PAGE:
By Chandrika Gadiewasam
Nimal from Tangalle, in the South, was one of those quite young boys that you occasionally find somehow struggling at the back of the class, you know the type I mean; not too bright, not very good at saying smart things at the correct time and tall and skinny so he began to hunch around in fifth grade. The type that ‘there were none to praise’. His grades were not too good either. But he was kind and harmless and at home, he was the dutiful son and an elder brother with two younger siblings. By 19 and after having got lower than average results for his A/L’s, he decided to ‘pull his socks up’ and do ‘something’ worthwhile. He did what any other lad who saw the need of his beloved country would do. He joined the Forces. The sea had always been where his heart was at and he had found his ‘calling’ when he joined the Navy.
This put an end to his hunch and for the first time and was able to gain strength out of the fact, that he was now a valuable part of the country. He was proud to serve his country when she needed it most.
This was some years back at the time, when the country was embroiled in conflict, the North and the East. Man against man. Nimal along with thousands of other men, women and children in the country were smack in the middle of it. He was not the type, one would send onto the line of fire, he seemed too delicate for that in spite of all the toughening up he was subjected to; he was given routine clerical work in the stores division but the fact that he was doing meaningful work for his country, gave him a character of quiet determination. When one’s country is concerned, every aspect, however small it may seem, was important.
They say good things come to those who wait. But on rare occasions it doesn’t.
Nimal along with his crew of 90 odd soldiers waited a long time to return home. They were on their way home for vacations in a naval convoy, when the unthinkable happened. Their convoy was rammed by a truck and blown up in a terrorist attack. The boat which rammed the convoy was driven by suicide bombers, packed with high power explosives resulting in a blast of such magnitude that it would have spelled instant death for all the sailors in the convoy, possibly without even a minute of consciousness, even to understand what was happening.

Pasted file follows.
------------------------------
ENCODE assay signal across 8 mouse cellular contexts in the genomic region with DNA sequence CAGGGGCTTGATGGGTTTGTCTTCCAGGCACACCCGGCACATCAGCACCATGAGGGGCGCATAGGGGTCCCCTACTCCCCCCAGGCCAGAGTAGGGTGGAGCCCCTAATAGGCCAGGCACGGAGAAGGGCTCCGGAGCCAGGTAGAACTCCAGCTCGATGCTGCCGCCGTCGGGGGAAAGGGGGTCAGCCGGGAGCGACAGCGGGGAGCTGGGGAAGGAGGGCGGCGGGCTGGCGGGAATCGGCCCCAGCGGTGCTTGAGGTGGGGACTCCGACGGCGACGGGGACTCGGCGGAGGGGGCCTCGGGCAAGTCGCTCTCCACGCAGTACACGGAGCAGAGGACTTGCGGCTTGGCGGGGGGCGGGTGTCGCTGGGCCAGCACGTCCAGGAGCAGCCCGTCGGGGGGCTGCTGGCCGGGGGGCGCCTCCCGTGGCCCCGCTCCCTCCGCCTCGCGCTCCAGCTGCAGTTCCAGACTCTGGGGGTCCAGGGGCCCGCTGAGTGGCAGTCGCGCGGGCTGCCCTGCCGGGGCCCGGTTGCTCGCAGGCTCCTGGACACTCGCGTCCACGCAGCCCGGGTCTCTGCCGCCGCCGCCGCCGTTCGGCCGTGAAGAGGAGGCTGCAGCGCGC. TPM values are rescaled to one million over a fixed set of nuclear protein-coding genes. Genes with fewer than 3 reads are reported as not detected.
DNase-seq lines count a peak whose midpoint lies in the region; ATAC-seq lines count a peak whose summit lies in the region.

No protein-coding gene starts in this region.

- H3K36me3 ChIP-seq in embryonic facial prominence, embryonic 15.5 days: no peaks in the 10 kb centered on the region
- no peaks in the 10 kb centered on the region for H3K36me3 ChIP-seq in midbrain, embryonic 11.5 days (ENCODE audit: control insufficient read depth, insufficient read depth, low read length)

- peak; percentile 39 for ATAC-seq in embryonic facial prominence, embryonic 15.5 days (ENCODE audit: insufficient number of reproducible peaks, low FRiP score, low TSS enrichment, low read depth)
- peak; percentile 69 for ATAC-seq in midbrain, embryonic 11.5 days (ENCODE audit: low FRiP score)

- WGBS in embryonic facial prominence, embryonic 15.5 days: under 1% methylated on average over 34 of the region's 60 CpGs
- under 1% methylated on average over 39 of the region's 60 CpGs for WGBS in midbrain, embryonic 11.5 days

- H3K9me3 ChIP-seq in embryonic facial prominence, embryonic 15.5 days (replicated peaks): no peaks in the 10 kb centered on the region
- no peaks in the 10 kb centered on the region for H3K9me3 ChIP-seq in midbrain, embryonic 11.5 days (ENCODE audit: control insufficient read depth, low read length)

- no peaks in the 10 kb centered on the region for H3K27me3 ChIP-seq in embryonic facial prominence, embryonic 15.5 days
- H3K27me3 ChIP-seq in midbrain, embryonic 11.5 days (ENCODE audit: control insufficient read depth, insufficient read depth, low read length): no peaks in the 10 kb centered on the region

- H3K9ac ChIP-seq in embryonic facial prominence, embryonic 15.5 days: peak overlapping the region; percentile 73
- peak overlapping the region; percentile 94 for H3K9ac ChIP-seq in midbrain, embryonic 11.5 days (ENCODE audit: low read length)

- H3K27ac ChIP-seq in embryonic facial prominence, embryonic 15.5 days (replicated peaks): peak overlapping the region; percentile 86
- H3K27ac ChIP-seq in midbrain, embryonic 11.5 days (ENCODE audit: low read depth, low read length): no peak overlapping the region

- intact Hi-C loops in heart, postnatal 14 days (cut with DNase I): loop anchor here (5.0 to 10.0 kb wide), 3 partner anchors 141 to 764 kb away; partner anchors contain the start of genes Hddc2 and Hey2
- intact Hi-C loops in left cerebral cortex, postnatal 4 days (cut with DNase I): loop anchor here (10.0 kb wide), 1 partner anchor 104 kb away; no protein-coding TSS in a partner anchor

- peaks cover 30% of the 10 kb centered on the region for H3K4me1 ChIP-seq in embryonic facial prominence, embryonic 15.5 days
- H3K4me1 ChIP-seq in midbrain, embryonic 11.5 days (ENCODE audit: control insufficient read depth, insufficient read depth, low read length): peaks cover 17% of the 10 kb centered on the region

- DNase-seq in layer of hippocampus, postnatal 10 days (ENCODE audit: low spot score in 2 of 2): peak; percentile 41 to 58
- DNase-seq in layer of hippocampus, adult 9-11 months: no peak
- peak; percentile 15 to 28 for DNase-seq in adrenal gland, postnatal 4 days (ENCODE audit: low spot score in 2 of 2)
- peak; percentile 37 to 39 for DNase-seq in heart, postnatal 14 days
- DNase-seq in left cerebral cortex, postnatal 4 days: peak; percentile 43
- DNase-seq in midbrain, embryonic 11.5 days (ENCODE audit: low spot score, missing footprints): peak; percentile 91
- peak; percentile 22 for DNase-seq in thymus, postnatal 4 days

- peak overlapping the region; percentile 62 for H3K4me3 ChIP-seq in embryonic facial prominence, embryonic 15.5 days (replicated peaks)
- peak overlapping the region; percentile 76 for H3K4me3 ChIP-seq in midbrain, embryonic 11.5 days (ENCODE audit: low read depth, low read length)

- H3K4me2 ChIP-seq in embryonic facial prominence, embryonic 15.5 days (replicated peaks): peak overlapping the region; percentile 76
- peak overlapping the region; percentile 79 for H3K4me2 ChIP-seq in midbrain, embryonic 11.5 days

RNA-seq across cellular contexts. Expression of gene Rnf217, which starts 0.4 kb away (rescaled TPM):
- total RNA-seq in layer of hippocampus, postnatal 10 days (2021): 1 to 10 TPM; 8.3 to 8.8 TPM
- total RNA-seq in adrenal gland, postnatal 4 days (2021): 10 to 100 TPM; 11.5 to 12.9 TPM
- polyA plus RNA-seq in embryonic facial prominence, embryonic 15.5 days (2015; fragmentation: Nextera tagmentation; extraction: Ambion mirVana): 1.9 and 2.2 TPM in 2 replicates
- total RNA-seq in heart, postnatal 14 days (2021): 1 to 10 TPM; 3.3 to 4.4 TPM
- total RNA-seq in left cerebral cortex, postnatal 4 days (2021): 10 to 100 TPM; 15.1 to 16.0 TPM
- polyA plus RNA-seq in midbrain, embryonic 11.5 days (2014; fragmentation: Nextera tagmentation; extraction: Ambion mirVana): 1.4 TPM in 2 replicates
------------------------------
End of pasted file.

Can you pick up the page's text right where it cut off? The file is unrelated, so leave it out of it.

When people who are old or ill, die, they have some time to understand that they are dying. They understand that death is close and that it is time to say goodbye and leave. In an accident like this however, the body is completely destroyed in a matter of seconds and the human thought process cannot understand what has happened and the spirit of the person sometimes cannot even accept that it’s journey is over before it has reached any destination.
The life force so-to-speak, continues in its usual flow. The spirit goes on in the mundane day to day parody of existence. Nimal who had been on his way home, when he died, went home.
It wasn’t until two to three weeks after the ‘thun mase dane’ or alms giving of three months, that people in the surrounding area begin to notice him. Not his family however. Only people who were not very close with the family saw him. They didn’t recognize him of course as such and such Nimal, but an ordinary person on the road, in the bus halt, taking a walk and so on.
Once a man from the census team working in the South, visited their house, where as they were waiting for the main respondent to return home. Nimal’s sister came around with the tray and served him tea and biscuits, after she had served him she placed the tray with tea cups on it on the coffee table and withdrew. The census man told her that it wasn’t important that the head of the household answer these questions, but anyone could, and sensing that she might be shy to speak to him he said, “I can speak to your brother, it’s o.k.” at which she gave him an odd look and withdrew to the kitchen.
The census man had seen a quiet slim man who sat at the couch near the television with a thoughtful look on his face, not looking at anyone. He had the vacant look of someone whose thoughts were miles away although his head was turned towards the television, which was off.
The census man tried to smile at him and even tried to speak a word or two but it he seemed mute so he waited for some time for the head of the household to appear.
This was the closest anyone had been to Nimal’s aura, but people from the neighbourhood say that if they pass the house they can see him sitting quietly with the family as they go about their day to day life. He has so far, never appeared to anyone who knows him. Maybe because he thought that would scare them, but people who don’t know about him, talk to him, ask him directions when he is standing at the bus halt, and even once gave him a lift on a motorcycle when he said he would be getting late, since he was in his uniform and they wanted to help.
The family when inquired had sincerely stated that they never saw him. They feel his presence among them and they know he was considerate in death, as he had been in life.